When you arrive at hospital affects heart attack survival rate
A new study suggests that your chances of surviving a heart attack could be affected at least to some degree by when you arrive at the hospital. The research from the American Heart Association found that people who come to a hospital at night, on the weekend or during a holiday have a 13 percent higher risk of dying, compared to people who arrive during normal hours.
In the U.S, each year, more than a quarter of a million people experience severe heart attacks, known to doctors as an ST elevation myocardial infarction (STEMI). If blood flow cannot be restored to the heart as soon as possible or the patient could die.
For the study, researchers compared data from 27,270 STEMI patients who arrived at the hospital during off hours and data from 15,972 STEMI patients who arrived during normal business hours. The data came from 447 U.S. hospitals and came from a period from January 2007 to September 2010.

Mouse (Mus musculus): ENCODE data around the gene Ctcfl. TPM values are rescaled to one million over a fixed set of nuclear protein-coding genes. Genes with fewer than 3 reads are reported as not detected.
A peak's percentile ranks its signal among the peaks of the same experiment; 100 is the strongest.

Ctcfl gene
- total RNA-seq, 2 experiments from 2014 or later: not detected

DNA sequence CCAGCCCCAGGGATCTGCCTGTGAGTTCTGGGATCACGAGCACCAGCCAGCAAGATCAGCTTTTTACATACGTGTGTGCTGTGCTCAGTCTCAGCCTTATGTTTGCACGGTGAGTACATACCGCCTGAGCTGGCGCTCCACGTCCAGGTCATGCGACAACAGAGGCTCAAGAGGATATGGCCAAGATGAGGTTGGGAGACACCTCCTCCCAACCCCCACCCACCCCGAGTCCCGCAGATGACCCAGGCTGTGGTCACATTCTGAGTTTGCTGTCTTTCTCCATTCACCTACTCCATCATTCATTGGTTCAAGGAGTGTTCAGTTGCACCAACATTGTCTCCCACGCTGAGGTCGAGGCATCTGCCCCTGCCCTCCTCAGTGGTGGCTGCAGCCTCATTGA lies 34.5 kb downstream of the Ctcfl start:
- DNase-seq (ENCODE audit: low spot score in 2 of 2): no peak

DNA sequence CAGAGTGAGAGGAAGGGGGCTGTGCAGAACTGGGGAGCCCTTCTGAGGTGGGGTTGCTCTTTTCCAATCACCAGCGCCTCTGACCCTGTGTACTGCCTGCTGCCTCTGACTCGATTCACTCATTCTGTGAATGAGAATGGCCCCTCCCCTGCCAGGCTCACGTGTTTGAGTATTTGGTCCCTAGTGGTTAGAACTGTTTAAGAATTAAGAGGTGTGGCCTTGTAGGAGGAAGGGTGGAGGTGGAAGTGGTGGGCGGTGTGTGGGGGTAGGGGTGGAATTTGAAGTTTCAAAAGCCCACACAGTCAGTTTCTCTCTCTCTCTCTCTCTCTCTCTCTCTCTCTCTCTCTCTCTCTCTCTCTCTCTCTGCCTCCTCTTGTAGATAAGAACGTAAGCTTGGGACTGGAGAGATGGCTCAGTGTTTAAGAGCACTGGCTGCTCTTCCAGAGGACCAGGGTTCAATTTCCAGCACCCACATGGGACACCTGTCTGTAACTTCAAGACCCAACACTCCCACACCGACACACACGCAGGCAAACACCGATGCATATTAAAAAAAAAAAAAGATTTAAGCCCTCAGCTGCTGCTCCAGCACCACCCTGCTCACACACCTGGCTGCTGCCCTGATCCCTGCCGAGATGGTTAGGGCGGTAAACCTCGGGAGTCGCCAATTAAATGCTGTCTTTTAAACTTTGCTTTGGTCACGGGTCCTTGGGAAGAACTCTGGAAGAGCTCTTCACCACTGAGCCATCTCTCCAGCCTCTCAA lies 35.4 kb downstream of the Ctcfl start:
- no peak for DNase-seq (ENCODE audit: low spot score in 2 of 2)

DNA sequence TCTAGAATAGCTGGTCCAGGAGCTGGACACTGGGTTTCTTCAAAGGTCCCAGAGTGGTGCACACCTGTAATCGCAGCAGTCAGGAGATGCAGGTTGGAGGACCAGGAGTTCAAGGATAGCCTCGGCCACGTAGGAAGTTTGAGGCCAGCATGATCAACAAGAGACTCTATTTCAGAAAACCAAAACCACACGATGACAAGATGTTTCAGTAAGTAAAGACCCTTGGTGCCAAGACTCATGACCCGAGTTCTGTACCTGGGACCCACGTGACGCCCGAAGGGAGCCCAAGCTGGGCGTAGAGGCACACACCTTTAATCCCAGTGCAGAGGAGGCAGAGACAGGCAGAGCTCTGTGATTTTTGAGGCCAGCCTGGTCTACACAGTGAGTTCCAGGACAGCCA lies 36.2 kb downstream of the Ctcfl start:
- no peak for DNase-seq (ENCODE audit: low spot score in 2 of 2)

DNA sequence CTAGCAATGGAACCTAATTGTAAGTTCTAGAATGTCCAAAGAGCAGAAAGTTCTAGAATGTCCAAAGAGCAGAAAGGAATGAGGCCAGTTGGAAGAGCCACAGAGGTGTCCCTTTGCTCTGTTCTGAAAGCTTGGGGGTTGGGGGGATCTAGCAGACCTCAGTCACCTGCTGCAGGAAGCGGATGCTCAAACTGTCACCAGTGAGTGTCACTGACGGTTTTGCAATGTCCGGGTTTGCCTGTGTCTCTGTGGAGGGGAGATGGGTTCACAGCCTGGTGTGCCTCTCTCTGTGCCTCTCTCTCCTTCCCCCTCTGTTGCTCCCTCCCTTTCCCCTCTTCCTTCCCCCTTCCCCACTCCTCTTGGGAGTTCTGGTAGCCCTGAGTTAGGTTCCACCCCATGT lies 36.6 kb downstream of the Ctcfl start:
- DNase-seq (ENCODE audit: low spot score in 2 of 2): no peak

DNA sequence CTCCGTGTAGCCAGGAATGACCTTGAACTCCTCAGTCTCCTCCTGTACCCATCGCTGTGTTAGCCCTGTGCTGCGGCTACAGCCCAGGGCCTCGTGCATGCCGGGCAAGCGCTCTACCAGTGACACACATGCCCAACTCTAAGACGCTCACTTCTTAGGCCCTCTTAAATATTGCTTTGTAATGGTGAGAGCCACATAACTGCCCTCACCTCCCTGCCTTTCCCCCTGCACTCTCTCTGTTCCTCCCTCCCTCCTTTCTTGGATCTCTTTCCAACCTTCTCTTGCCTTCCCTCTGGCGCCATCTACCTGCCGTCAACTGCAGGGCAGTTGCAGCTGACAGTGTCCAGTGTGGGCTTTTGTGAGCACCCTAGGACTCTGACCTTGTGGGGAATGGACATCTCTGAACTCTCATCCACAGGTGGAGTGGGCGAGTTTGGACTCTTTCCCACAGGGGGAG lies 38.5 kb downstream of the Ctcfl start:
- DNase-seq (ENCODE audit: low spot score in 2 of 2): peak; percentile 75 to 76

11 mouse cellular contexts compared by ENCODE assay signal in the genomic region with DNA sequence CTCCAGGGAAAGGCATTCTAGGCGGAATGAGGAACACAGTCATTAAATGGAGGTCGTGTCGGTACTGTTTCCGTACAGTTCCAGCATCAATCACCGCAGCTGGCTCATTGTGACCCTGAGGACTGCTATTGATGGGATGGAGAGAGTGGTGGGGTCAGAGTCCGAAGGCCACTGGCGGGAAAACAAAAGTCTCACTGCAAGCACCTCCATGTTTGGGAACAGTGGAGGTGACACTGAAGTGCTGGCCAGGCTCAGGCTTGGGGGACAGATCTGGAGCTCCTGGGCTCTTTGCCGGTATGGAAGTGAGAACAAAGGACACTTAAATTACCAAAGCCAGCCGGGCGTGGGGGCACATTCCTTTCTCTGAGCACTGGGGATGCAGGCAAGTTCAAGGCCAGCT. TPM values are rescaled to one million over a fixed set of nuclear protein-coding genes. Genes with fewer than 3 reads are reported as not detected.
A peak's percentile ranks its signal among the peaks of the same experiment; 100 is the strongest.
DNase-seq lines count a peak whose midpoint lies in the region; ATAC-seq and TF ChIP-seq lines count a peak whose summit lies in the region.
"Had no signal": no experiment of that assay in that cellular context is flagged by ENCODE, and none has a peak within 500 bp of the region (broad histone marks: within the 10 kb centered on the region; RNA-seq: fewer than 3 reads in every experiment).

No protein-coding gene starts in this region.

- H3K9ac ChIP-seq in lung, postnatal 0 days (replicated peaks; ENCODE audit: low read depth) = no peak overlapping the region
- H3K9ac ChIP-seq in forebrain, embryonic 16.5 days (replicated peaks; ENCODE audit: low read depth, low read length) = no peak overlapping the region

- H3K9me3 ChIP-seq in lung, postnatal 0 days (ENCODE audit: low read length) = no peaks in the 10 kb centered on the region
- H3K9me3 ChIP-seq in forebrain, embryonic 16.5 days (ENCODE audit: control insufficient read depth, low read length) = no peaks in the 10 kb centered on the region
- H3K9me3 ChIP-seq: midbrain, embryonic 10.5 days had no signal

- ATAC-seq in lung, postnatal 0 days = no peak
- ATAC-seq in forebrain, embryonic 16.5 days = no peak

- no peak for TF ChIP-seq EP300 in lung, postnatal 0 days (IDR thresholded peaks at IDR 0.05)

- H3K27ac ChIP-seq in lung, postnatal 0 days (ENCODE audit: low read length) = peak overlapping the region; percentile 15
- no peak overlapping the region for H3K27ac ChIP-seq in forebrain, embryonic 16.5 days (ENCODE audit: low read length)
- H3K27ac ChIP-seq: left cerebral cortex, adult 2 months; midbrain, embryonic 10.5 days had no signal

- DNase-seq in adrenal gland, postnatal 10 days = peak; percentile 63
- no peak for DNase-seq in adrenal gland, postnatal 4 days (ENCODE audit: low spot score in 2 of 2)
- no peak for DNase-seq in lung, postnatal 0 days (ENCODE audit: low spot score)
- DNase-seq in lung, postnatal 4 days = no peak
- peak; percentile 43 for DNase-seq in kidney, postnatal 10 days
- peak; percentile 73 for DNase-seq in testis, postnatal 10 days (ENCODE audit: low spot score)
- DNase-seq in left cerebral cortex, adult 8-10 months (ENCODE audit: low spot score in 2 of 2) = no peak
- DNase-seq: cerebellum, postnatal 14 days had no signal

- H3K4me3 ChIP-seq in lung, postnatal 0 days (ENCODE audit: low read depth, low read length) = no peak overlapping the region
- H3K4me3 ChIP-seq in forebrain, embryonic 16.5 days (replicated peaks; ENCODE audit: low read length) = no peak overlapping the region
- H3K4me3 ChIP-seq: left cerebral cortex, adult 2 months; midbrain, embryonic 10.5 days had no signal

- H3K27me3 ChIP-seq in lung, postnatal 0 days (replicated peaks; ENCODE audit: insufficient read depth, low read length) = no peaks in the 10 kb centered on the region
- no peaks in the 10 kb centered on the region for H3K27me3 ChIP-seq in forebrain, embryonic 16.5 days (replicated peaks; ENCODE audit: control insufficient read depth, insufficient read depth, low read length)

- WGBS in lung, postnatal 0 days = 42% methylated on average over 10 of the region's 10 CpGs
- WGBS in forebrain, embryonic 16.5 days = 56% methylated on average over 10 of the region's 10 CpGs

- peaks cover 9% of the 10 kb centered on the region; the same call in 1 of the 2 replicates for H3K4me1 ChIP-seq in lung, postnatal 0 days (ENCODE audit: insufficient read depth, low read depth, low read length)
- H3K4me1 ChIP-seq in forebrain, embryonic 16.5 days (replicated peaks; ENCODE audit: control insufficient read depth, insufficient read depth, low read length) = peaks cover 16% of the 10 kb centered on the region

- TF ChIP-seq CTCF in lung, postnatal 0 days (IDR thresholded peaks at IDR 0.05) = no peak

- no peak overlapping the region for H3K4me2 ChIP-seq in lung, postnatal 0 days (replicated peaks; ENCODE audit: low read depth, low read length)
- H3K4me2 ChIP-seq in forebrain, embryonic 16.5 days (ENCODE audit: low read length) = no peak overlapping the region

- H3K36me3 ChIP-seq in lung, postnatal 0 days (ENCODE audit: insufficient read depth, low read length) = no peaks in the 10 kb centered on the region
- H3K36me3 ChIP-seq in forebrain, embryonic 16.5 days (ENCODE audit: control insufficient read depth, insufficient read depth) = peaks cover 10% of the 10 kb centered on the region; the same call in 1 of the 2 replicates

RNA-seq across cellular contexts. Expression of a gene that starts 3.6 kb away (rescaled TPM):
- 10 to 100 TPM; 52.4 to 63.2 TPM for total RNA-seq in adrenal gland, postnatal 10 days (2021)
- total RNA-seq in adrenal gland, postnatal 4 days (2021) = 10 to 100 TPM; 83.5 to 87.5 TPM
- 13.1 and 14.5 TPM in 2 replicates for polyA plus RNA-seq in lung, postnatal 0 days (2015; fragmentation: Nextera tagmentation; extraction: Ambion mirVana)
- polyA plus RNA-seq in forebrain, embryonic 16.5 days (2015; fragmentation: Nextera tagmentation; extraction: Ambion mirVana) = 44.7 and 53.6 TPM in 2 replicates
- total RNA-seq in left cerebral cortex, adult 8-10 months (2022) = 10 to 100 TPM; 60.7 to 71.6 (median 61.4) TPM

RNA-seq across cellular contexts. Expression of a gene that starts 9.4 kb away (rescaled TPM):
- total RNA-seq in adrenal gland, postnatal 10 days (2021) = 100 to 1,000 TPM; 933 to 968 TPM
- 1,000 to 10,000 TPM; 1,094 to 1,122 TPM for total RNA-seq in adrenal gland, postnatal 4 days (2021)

They found that on average, it took take 56 minutes for patients arriving to the emergency room during regular work hours to receive an angioplasty, which is necessary to unblock the blood vessel. But the patients who arrived at the ER in the evenings, weekends or holidays waited an average of 72 minutes for the life-saving procedure.
One reassuring finding: The scientists did find that almost 88 percent of STEMI patients arriving within regular hours, and 79 percent arriving during off hours were treated with angioplasty within the 90-minute period recommended by the American Heart Association.